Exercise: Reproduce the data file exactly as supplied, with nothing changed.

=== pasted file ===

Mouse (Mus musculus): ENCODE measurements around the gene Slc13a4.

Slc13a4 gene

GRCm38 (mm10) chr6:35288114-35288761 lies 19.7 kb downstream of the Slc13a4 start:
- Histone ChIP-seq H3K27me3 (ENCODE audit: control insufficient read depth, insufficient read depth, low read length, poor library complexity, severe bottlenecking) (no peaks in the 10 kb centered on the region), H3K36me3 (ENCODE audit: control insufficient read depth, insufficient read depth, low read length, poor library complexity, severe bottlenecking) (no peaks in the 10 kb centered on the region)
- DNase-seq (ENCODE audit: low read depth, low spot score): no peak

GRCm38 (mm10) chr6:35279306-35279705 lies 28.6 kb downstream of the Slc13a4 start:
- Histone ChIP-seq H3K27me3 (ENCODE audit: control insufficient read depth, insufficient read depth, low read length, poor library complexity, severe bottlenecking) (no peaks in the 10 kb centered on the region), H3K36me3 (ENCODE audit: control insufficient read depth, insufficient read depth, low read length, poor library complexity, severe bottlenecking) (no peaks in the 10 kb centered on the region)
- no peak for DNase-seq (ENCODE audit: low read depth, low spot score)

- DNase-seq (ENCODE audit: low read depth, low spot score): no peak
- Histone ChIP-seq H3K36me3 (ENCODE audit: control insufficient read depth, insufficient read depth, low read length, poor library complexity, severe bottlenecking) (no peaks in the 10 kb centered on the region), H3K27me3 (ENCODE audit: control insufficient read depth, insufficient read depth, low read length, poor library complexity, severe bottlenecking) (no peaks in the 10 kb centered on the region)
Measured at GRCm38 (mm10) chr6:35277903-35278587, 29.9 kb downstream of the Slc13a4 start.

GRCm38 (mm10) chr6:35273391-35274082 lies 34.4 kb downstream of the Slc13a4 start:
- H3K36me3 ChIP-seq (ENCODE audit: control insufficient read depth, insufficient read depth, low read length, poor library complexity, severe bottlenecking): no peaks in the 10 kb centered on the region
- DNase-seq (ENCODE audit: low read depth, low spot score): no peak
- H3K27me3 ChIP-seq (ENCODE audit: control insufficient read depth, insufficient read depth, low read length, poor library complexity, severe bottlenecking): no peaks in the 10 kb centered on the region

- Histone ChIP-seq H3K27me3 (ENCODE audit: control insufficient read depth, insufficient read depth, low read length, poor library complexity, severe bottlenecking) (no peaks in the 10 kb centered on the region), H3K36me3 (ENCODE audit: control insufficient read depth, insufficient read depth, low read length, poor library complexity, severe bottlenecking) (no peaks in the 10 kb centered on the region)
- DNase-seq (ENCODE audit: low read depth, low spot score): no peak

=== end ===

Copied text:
Mouse (Mus musculus): ENCODE measurements around the gene Slc13a4.

Slc13a4 gene

GRCm38 (mm10) chr6:35288114-35288761 lies 19.7 kb downstream of the Slc13a4 start:
- Histone ChIP-seq H3K27me3 (ENCODE audit: control insufficient read depth, insufficient read depth, low read length, poor library complexity, severe bottlenecking) (no peaks in the 10 kb centered on the region), H3K36me3 (ENCODE audit: control insufficient read depth, insufficient read depth, low read length, poor library complexity, severe bottlenecking) (no peaks in the 10 kb centered on the region)
- DNase-seq (ENCODE audit: low read depth, low spot score): no peak

GRCm38 (mm10) chr6:35279306-35279705 lies 28.6 kb downstream of the Slc13a4 start:
- Histone ChIP-seq H3K27me3 (ENCODE audit: control insufficient read depth, insufficient read depth, low read length, poor library complexity, severe bottlenecking) (no peaks in the 10 kb centered on the region), H3K36me3 (ENCODE audit: control insufficient read depth, insufficient read depth, low read length, poor library complexity, severe bottlenecking) (no peaks in the 10 kb centered on the region)
- no peak for DNase-seq (ENCODE audit: low read depth, low spot score)

- DNase-seq (ENCODE audit: low read depth, low spot score): no peak
- Histone ChIP-seq H3K36me3 (ENCODE audit: control insufficient read depth, insufficient read depth, low read length, poor library complexity, severe bottlenecking) (no peaks in the 10 kb centered on the region), H3K27me3 (ENCODE audit: control insufficient read depth, insufficient read depth, low read length, poor library complexity, severe bottlenecking) (no peaks in the 10 kb centered on the region)
Measured at GRCm38 (mm10) chr6:35277903-35278587, 29.9 kb downstream of the Slc13a4 start.

GRCm38 (mm10) chr6:35273391-35274082 lies 34.4 kb downstream of the Slc13a4 start:
- H3K36me3 ChIP-seq (ENCODE audit: control insufficient read depth, insufficient read depth, low read length, poor library complexity, severe bottlenecking): no peaks in the 10 kb centered on the region
- DNase-seq (ENCODE audit: low read depth, low spot score): no peak
- H3K27me3 ChIP-seq (ENCODE audit: control insufficient read depth, insufficient read depth, low read length, poor library complexity, severe bottlenecking): no peaks in the 10 kb centered on the region

- Histone ChIP-seq H3K27me3 (ENCODE audit: control insufficient read depth, insufficient read depth, low read length, poor library complexity, severe bottlenecking) (no peaks in the 10 kb centered on the region), H3K36me3 (ENCODE audit: control insufficient read depth, insufficient read depth, low read length, poor library complexity, severe bottlenecking) (no peaks in the 10 kb centered on the region)
- DNase-seq (ENCODE audit: low read depth, low spot score): no peak